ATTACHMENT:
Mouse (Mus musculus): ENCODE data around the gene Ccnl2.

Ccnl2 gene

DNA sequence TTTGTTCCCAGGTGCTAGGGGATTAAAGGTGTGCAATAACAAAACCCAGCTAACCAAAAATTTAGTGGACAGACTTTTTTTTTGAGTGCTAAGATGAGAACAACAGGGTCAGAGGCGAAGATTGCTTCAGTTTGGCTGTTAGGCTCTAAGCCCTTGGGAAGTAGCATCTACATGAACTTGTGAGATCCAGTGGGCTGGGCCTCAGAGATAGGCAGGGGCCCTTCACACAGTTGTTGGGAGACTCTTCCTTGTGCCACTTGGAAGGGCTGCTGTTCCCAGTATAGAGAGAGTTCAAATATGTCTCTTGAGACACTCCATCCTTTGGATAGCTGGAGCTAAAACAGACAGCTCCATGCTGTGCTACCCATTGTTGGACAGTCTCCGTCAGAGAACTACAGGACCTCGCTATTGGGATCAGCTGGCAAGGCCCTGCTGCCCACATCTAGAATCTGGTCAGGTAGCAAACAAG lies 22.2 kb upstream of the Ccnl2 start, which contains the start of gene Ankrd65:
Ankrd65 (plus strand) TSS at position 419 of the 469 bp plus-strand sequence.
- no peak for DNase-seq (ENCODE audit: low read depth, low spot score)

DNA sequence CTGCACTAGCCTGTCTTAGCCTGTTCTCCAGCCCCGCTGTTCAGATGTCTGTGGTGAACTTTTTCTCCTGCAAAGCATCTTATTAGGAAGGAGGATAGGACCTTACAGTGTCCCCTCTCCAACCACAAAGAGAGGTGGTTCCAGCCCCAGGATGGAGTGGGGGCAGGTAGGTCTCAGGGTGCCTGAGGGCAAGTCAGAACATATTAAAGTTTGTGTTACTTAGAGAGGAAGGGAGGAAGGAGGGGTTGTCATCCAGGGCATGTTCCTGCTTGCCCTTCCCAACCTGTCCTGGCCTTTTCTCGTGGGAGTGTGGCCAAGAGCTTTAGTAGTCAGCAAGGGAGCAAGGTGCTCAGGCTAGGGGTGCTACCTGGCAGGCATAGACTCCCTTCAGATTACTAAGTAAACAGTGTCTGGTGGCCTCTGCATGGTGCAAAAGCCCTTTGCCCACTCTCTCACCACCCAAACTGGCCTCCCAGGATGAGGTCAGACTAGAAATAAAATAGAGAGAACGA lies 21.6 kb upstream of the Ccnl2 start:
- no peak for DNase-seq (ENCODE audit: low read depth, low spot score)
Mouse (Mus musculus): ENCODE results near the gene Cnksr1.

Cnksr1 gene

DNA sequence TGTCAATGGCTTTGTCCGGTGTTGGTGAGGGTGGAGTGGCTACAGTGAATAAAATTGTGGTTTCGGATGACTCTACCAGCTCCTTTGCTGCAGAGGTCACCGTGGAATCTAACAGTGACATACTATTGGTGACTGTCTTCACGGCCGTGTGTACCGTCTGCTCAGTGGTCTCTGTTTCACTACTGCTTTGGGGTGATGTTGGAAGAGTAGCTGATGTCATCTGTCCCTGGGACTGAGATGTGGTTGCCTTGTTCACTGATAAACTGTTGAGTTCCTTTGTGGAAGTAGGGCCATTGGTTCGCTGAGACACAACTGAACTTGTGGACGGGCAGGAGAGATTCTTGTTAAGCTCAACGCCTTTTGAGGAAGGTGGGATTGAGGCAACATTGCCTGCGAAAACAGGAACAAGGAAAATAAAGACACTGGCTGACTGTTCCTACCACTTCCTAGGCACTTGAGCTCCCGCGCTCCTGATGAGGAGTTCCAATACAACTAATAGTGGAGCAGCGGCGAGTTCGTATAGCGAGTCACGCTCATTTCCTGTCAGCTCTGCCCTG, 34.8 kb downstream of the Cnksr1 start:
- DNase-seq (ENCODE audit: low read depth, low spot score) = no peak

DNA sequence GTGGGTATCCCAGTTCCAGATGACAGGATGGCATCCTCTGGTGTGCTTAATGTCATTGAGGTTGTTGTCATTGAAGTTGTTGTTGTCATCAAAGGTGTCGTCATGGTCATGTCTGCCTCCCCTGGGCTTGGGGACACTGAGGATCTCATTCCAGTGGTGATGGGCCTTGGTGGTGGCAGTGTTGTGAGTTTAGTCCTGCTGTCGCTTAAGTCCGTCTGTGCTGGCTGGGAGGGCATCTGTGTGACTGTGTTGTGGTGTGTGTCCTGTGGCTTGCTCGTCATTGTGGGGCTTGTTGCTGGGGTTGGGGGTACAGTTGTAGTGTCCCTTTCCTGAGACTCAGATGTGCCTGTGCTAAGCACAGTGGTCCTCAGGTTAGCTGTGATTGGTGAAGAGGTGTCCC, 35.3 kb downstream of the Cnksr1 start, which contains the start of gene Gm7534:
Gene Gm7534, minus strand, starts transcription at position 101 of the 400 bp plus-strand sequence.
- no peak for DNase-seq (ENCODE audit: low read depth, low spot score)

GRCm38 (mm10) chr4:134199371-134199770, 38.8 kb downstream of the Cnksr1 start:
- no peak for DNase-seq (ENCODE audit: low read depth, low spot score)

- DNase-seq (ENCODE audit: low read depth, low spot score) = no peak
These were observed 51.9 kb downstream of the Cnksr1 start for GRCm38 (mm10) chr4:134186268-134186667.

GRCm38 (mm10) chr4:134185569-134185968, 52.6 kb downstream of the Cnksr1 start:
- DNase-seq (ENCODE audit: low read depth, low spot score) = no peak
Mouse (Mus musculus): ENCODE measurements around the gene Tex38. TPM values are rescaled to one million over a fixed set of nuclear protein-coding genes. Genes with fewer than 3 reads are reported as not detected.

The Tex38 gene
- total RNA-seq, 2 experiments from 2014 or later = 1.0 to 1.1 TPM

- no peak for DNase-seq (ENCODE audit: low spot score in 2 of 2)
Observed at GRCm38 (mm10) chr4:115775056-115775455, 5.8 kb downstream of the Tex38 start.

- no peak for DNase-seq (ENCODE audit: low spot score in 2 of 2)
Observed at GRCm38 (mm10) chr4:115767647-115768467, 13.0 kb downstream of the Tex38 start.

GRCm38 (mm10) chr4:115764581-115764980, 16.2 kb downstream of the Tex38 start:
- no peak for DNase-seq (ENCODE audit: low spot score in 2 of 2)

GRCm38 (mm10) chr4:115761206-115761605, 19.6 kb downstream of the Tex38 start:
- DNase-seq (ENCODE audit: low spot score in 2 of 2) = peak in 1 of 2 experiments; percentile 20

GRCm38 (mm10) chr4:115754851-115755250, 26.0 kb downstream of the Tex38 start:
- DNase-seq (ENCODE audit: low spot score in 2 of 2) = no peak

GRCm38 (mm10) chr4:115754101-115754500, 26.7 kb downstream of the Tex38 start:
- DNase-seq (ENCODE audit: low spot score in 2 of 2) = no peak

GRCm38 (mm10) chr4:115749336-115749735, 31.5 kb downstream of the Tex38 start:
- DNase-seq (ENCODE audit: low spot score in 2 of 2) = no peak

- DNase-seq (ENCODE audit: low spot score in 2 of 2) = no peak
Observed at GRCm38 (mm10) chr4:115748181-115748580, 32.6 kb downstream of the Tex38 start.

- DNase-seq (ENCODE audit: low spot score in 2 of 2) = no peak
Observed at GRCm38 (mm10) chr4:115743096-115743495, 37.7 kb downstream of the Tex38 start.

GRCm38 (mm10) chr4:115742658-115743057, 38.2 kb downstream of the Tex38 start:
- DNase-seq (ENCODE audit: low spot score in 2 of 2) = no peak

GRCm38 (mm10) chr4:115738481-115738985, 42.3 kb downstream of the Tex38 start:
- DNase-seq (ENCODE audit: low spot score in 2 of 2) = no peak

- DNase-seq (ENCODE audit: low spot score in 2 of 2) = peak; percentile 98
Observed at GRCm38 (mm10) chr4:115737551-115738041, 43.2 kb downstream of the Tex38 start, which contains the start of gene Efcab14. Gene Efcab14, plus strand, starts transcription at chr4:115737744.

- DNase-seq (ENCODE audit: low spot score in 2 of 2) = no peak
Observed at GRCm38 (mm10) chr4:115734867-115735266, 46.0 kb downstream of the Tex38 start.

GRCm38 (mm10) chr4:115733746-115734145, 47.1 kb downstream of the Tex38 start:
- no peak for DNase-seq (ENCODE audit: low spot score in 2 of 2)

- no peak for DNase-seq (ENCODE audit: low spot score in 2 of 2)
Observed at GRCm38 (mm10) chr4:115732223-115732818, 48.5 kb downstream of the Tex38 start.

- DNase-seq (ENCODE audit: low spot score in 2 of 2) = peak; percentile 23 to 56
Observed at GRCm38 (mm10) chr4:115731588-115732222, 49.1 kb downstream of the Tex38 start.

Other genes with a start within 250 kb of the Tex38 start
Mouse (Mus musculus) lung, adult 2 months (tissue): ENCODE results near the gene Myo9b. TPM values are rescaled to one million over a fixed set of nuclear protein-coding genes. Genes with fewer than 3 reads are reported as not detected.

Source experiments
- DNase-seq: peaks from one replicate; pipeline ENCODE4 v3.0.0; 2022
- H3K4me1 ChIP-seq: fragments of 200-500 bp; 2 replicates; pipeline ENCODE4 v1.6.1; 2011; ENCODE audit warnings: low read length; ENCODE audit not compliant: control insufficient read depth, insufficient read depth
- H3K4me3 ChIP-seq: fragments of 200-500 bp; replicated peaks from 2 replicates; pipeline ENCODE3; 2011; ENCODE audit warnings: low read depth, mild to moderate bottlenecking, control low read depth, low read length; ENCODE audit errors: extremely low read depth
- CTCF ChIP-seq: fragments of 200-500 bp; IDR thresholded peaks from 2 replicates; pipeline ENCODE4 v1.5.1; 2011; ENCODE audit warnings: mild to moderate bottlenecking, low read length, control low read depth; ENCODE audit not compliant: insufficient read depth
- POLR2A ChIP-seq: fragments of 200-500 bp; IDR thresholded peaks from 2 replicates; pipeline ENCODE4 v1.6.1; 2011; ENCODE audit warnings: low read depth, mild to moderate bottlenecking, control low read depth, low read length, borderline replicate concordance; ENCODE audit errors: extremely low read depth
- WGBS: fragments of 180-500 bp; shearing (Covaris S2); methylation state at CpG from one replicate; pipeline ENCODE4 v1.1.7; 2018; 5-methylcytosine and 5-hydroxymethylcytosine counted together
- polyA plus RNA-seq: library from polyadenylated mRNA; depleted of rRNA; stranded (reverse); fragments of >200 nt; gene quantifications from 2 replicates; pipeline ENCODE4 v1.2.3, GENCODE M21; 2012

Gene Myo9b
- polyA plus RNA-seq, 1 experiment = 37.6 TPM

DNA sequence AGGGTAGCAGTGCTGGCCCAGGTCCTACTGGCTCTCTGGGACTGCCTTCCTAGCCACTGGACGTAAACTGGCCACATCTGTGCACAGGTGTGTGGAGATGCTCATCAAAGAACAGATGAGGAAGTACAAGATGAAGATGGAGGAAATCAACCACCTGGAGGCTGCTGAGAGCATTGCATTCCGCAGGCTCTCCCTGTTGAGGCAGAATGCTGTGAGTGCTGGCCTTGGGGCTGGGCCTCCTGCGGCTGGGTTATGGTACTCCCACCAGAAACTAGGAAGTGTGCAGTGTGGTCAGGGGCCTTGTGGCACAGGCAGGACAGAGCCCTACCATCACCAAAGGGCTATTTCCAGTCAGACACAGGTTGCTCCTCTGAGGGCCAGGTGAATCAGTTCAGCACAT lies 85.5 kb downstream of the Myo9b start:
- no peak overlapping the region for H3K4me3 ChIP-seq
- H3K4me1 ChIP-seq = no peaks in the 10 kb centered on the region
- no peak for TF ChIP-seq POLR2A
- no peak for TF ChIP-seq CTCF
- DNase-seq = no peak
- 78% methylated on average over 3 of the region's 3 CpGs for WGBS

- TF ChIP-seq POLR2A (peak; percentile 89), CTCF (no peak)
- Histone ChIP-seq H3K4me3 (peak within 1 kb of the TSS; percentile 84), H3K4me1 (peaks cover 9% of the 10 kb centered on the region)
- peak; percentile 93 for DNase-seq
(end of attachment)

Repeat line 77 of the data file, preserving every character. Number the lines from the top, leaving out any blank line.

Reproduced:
- peak; percentile 93 for DNase-seq